Financing for development: Mobilizing sustainable development finance beyond COVID-19
There is, by now, little doubt that the economic fallout from the ongoing COVID-19 pandemic is set to further widen pre-pandemic financing gaps to achieve the 2030 Agenda for Sustainable Development.
While the nature and global reach of the COVID-19 crisis is exceptional for now, combined health, environmental, economic and financial crises may soon become the rule rather than the exception. It will therefore be important to turn the current crisis into an opportunity to rethink coordinated policies to scale up development finance from public, private, domestic and external sources.
Building back better requires “looking back to move forward”. During the COVID-19 crisis, long-standing external constraints on domestic financial resource mobilization have become starkly apparent. A squeezed fiscal policy space, due to higher pandemic-related finance needs and falling public revenue because of lower levels of economic activity, combined with rising external debt burdens and high servicing costs on these, a steep fall in private external finance and an overall muted crisis response by international actors.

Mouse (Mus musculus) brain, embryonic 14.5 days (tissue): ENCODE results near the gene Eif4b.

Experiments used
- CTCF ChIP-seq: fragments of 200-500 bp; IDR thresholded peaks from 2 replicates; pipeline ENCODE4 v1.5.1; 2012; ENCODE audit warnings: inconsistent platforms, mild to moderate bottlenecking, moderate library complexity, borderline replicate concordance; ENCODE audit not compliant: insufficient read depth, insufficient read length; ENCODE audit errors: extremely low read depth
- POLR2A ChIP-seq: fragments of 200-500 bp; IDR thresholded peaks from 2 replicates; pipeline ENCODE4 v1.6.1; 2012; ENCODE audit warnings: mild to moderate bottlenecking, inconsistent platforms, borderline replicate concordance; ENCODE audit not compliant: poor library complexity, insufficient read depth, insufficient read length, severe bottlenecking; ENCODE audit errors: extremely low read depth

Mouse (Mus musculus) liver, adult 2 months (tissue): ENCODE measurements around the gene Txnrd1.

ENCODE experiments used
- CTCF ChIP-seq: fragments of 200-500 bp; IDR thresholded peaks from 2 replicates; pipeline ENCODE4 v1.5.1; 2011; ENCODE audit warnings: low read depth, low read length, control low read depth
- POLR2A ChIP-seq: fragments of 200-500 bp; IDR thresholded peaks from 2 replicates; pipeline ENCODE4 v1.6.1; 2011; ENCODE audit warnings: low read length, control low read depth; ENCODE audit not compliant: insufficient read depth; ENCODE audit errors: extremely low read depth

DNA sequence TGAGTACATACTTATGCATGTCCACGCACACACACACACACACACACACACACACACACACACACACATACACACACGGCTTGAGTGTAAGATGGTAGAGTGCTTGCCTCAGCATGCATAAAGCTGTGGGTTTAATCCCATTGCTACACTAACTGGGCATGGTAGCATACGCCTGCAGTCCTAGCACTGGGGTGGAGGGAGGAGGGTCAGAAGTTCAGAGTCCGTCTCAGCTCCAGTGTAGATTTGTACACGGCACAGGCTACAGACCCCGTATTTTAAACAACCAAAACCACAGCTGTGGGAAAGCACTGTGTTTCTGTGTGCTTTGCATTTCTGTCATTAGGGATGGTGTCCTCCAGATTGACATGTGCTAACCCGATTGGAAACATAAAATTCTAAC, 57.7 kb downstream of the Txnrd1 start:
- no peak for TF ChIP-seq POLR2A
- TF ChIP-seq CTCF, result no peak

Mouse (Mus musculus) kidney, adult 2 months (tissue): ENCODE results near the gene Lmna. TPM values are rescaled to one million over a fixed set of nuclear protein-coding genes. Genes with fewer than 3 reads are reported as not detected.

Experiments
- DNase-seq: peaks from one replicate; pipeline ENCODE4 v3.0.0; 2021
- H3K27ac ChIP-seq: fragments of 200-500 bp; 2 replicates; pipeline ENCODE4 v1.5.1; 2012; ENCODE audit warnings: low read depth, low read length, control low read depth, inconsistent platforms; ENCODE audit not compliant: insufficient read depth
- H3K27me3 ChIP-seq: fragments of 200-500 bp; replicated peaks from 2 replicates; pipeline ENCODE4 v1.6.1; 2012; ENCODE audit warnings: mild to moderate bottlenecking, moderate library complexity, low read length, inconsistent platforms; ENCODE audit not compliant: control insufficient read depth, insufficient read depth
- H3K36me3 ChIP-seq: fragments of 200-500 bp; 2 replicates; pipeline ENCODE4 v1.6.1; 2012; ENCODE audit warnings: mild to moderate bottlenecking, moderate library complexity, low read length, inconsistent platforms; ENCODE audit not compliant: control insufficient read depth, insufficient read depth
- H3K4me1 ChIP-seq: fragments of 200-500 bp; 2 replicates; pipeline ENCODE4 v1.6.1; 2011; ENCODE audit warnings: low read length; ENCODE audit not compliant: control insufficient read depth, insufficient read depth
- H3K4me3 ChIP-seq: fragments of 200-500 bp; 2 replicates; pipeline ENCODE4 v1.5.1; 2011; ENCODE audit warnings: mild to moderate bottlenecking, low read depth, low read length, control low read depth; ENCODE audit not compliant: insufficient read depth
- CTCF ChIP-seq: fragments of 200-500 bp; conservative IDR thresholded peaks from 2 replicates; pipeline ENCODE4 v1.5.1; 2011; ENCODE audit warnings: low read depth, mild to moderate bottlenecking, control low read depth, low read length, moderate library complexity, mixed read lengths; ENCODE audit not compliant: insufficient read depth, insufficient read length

This would suggest an urgent need for a wider rethinking on how public oversight, control and planning, at the international, regional and national levels, can be leveraged more effectively to ensure a combined public and private delivery of development finance and planning, not only in terms of the volume of this finance but also in terms of directing those funds towards developmental purposes and infrastructure projects.
Some progress would also be required beyond the international community’s current focus on supporting improved tax reforms and debt transparency in (debtor) developing countries to widen these to include internationally coordinated measures needed to alleviate external constraints on domestic (and regional) resource mobilization and to increase financial transparency in international capital markets.
- What lessons can be learned from the COVID-19 pandemic for the stable and reliable provision of long-term development finance?
- How can domestic and international, public and private financing instruments be improved to facilitate green industrialization and inclusive structural transformation in developing countries?
- Which additional and/or alternative policies and initiatives can contribute to closing the infrastructure gap and, at the same time, promoting inclusive industrialization in developing countries and productive employment?
In order to facilitate deliberations and the informal exchange of experiences and best practices on the topics to be discussed, member States and observers are requested to submit written contributions to the UNCTAD secretariat.
TopicDebt and development finance
Intergovernmental Support Service
Palais des Nations
CH-1211 Geneva 10